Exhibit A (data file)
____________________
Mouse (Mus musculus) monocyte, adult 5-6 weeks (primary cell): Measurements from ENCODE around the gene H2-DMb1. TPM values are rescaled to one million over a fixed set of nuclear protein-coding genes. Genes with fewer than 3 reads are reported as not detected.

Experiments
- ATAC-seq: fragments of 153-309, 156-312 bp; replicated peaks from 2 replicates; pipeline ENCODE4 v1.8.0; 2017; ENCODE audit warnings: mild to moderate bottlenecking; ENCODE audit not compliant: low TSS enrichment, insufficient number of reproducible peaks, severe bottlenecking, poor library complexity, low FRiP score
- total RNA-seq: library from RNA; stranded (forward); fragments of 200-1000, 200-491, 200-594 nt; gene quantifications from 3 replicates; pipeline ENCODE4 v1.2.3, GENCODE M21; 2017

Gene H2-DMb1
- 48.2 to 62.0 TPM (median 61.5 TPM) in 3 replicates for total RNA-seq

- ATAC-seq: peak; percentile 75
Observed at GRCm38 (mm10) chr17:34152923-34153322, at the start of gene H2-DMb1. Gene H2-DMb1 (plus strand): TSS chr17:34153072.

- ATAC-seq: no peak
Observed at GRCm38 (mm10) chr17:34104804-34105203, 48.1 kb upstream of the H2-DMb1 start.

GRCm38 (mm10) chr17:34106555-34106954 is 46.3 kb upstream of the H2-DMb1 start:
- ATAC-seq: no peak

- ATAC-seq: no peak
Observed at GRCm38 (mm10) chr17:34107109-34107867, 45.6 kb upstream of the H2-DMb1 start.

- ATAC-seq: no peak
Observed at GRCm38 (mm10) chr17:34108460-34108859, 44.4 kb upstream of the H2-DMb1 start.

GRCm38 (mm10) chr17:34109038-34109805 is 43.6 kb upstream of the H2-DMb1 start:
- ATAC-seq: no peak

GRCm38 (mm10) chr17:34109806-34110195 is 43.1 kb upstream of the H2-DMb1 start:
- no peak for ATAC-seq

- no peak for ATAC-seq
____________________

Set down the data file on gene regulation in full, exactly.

Mouse (Mus musculus) monocyte, adult 5-6 weeks (primary cell): Measurements from ENCODE around the gene H2-DMb1. TPM values are rescaled to one million over a fixed set of nuclear protein-coding genes. Genes with fewer than 3 reads are reported as not detected.

Experiments
- ATAC-seq: fragments of 153-309, 156-312 bp; replicated peaks from 2 replicates; pipeline ENCODE4 v1.8.0; 2017; ENCODE audit warnings: mild to moderate bottlenecking; ENCODE audit not compliant: low TSS enrichment, insufficient number of reproducible peaks, severe bottlenecking, poor library complexity, low FRiP score
- total RNA-seq: library from RNA; stranded (forward); fragments of 200-1000, 200-491, 200-594 nt; gene quantifications from 3 replicates; pipeline ENCODE4 v1.2.3, GENCODE M21; 2017

Gene H2-DMb1
- 48.2 to 62.0 TPM (median 61.5 TPM) in 3 replicates for total RNA-seq

- ATAC-seq: peak; percentile 75
Observed at GRCm38 (mm10) chr17:34152923-34153322, at the start of gene H2-DMb1. Gene H2-DMb1 (plus strand): TSS chr17:34153072.

- ATAC-seq: no peak
Observed at GRCm38 (mm10) chr17:34104804-34105203, 48.1 kb upstream of the H2-DMb1 start.

GRCm38 (mm10) chr17:34106555-34106954 is 46.3 kb upstream of the H2-DMb1 start:
- ATAC-seq: no peak

- ATAC-seq: no peak
Observed at GRCm38 (mm10) chr17:34107109-34107867, 45.6 kb upstream of the H2-DMb1 start.

- ATAC-seq: no peak
Observed at GRCm38 (mm10) chr17:34108460-34108859, 44.4 kb upstream of the H2-DMb1 start.

GRCm38 (mm10) chr17:34109038-34109805 is 43.6 kb upstream of the H2-DMb1 start:
- ATAC-seq: no peak

GRCm38 (mm10) chr17:34109806-34110195 is 43.1 kb upstream of the H2-DMb1 start:
- no peak for ATAC-seq

- no peak for ATAC-seq